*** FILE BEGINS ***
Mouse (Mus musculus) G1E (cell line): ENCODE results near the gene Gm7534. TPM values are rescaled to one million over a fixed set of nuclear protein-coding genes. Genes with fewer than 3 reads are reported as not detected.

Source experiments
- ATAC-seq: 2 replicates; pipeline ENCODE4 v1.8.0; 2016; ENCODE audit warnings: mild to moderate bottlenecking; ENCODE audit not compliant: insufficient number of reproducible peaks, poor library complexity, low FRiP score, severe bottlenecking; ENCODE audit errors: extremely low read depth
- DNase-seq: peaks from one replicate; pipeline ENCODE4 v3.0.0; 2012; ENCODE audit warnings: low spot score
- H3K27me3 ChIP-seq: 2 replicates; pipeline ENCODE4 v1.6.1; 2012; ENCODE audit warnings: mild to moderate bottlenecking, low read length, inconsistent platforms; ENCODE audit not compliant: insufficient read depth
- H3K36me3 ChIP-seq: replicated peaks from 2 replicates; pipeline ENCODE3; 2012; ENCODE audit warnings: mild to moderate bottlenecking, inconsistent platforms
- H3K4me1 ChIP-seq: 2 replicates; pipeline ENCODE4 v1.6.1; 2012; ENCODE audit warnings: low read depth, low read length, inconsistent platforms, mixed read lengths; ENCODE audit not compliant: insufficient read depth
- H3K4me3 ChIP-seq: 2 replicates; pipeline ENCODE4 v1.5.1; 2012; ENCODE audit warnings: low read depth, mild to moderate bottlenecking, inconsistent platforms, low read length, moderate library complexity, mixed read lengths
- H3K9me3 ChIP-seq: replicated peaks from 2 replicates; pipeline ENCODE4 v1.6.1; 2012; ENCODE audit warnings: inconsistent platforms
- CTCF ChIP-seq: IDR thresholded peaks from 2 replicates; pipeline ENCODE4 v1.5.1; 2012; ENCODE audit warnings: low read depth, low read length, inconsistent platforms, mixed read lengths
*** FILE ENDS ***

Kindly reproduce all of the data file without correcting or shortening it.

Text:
Mouse (Mus musculus) G1E (cell line): ENCODE results near the gene Gm7534. TPM values are rescaled to one million over a fixed set of nuclear protein-coding genes. Genes with fewer than 3 reads are reported as not detected.

Source experiments
- ATAC-seq: 2 replicates; pipeline ENCODE4 v1.8.0; 2016; ENCODE audit warnings: mild to moderate bottlenecking; ENCODE audit not compliant: insufficient number of reproducible peaks, poor library complexity, low FRiP score, severe bottlenecking; ENCODE audit errors: extremely low read depth
- DNase-seq: peaks from one replicate; pipeline ENCODE4 v3.0.0; 2012; ENCODE audit warnings: low spot score
- H3K27me3 ChIP-seq: 2 replicates; pipeline ENCODE4 v1.6.1; 2012; ENCODE audit warnings: mild to moderate bottlenecking, low read length, inconsistent platforms; ENCODE audit not compliant: insufficient read depth
- H3K36me3 ChIP-seq: replicated peaks from 2 replicates; pipeline ENCODE3; 2012; ENCODE audit warnings: mild to moderate bottlenecking, inconsistent platforms
- H3K4me1 ChIP-seq: 2 replicates; pipeline ENCODE4 v1.6.1; 2012; ENCODE audit warnings: low read depth, low read length, inconsistent platforms, mixed read lengths; ENCODE audit not compliant: insufficient read depth
- H3K4me3 ChIP-seq: 2 replicates; pipeline ENCODE4 v1.5.1; 2012; ENCODE audit warnings: low read depth, mild to moderate bottlenecking, inconsistent platforms, low read length, moderate library complexity, mixed read lengths
- H3K9me3 ChIP-seq: replicated peaks from 2 replicates; pipeline ENCODE4 v1.6.1; 2012; ENCODE audit warnings: inconsistent platforms
- CTCF ChIP-seq: IDR thresholded peaks from 2 replicates; pipeline ENCODE4 v1.5.1; 2012; ENCODE audit warnings: low read depth, low read length, inconsistent platforms, mixed read lengths